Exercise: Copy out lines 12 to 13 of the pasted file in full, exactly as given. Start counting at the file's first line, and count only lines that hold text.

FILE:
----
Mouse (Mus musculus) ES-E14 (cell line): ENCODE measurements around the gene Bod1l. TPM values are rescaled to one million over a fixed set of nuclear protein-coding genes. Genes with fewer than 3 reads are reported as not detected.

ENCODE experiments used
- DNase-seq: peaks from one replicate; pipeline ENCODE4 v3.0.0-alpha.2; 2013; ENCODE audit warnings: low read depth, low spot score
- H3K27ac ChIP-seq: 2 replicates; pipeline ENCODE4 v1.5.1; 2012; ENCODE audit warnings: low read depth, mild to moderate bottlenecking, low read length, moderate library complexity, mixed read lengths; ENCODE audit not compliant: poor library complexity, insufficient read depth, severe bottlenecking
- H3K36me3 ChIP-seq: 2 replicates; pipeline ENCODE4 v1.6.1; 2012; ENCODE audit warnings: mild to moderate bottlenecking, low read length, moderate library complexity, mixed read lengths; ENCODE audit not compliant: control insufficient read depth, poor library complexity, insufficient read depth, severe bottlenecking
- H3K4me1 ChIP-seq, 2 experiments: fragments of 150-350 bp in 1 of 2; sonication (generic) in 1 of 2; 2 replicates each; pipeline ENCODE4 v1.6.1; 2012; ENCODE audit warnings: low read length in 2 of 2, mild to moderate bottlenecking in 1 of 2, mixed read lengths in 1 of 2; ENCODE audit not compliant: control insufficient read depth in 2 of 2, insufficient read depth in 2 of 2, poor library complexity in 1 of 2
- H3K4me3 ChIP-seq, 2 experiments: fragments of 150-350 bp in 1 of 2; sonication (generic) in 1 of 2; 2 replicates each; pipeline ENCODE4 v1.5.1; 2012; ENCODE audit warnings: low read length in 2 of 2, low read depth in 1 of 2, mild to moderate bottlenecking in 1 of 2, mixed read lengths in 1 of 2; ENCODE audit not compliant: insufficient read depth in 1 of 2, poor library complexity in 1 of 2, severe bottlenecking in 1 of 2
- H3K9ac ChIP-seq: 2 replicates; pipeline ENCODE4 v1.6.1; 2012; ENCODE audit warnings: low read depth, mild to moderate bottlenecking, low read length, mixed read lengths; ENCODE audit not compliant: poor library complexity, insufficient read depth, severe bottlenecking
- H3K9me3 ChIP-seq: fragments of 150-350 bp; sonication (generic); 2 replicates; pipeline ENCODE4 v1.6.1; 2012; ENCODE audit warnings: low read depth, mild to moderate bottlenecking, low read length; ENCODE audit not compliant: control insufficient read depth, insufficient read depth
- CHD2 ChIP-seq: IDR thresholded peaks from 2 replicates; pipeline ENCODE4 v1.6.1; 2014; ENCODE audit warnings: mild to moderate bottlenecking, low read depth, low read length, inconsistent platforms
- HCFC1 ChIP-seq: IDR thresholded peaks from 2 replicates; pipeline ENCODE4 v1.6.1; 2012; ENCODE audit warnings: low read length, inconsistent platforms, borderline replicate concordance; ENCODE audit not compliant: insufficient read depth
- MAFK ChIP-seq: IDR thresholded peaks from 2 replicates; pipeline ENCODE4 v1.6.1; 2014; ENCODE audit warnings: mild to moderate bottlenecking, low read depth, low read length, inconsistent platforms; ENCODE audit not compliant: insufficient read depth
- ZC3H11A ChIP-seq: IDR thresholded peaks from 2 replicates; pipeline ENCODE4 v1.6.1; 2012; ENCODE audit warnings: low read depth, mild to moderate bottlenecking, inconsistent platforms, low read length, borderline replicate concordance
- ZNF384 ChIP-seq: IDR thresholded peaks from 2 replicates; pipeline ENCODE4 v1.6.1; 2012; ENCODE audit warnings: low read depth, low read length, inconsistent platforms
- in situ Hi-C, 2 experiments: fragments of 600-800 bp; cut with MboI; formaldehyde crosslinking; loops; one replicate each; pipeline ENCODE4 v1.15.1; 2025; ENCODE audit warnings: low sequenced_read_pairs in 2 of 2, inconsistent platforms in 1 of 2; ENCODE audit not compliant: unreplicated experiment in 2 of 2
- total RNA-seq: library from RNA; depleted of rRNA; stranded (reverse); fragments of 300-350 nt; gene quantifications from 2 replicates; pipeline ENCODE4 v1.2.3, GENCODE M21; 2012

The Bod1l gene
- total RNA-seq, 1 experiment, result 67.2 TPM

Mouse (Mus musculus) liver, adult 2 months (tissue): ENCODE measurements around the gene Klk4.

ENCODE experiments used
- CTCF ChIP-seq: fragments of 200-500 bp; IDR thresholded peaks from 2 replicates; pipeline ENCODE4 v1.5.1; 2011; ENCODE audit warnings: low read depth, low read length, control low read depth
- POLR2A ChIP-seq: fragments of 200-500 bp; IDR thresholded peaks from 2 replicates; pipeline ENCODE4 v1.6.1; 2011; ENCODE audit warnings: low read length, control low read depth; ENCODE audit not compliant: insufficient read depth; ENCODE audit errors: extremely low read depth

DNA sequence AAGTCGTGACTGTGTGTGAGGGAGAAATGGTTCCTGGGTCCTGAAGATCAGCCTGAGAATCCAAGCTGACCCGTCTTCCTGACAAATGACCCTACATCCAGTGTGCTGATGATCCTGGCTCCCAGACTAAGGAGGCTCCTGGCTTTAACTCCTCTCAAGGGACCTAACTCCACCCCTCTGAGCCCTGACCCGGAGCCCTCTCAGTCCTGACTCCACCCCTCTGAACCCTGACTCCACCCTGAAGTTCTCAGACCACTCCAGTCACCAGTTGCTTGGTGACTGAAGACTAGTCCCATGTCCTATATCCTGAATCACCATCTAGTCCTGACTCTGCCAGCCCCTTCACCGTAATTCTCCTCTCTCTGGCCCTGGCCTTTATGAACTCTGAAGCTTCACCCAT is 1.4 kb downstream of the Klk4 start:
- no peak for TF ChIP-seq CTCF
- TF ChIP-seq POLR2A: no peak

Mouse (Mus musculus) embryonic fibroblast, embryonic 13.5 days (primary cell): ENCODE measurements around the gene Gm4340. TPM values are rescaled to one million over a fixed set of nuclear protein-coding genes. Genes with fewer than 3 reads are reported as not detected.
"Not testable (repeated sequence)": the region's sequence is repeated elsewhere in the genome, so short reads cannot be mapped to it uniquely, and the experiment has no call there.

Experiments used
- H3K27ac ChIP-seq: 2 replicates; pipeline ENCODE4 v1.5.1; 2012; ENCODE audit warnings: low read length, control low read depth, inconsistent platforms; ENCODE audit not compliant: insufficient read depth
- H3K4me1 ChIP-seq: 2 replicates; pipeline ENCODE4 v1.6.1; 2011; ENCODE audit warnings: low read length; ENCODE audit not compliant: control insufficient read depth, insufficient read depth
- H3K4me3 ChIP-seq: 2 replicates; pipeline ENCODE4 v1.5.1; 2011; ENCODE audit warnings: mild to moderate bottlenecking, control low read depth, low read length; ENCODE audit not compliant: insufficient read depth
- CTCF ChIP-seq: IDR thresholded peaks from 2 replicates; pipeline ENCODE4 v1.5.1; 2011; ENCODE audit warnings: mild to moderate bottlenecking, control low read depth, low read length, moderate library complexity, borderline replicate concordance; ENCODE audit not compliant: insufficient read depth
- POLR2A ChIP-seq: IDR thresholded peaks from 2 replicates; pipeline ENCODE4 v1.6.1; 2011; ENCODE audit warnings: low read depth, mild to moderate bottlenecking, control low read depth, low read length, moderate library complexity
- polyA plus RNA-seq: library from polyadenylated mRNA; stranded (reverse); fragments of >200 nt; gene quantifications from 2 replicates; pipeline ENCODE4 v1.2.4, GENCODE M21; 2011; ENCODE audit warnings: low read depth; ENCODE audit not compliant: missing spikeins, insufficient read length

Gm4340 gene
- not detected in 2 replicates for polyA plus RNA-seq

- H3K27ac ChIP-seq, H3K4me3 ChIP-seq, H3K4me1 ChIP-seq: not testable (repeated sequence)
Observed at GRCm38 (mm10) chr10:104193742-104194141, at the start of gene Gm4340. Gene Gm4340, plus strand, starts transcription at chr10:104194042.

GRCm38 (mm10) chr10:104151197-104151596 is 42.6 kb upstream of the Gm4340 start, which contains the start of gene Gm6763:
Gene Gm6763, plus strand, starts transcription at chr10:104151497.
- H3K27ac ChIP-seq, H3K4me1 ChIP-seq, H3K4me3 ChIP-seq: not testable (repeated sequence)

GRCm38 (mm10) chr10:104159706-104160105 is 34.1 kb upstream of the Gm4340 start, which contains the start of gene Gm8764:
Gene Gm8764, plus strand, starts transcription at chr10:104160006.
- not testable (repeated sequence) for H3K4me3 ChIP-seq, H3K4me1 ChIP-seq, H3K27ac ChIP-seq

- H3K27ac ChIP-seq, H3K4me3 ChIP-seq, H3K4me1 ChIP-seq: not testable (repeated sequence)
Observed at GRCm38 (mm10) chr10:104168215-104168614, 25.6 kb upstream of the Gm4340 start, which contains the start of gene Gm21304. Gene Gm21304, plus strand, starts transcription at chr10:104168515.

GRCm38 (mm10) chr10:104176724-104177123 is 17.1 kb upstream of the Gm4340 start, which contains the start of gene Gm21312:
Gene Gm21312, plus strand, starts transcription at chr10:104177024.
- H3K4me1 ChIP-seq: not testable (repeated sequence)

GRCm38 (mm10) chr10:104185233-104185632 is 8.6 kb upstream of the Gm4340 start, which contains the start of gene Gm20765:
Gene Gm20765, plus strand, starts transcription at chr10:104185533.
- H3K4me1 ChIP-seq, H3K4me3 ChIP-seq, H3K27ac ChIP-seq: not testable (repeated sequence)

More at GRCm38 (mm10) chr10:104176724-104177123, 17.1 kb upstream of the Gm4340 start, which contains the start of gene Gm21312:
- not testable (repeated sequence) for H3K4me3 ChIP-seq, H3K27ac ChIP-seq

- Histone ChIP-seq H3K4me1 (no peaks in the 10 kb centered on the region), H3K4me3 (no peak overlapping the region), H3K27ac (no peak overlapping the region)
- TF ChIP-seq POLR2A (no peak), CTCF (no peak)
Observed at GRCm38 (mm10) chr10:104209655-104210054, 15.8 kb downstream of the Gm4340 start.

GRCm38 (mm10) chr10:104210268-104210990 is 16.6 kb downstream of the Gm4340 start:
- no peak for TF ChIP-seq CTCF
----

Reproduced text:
- MAFK ChIP-seq: IDR thresholded peaks from 2 replicates; pipeline ENCODE4 v1.6.1; 2014; ENCODE audit warnings: mild to moderate bottlenecking, low read depth, low read length, inconsistent platforms; ENCODE audit not compliant: insufficient read depth
- ZC3H11A ChIP-seq: IDR thresholded peaks from 2 replicates; pipeline ENCODE4 v1.6.1; 2012; ENCODE audit warnings: low read depth, mild to moderate bottlenecking, inconsistent platforms, low read length, borderline replicate concordance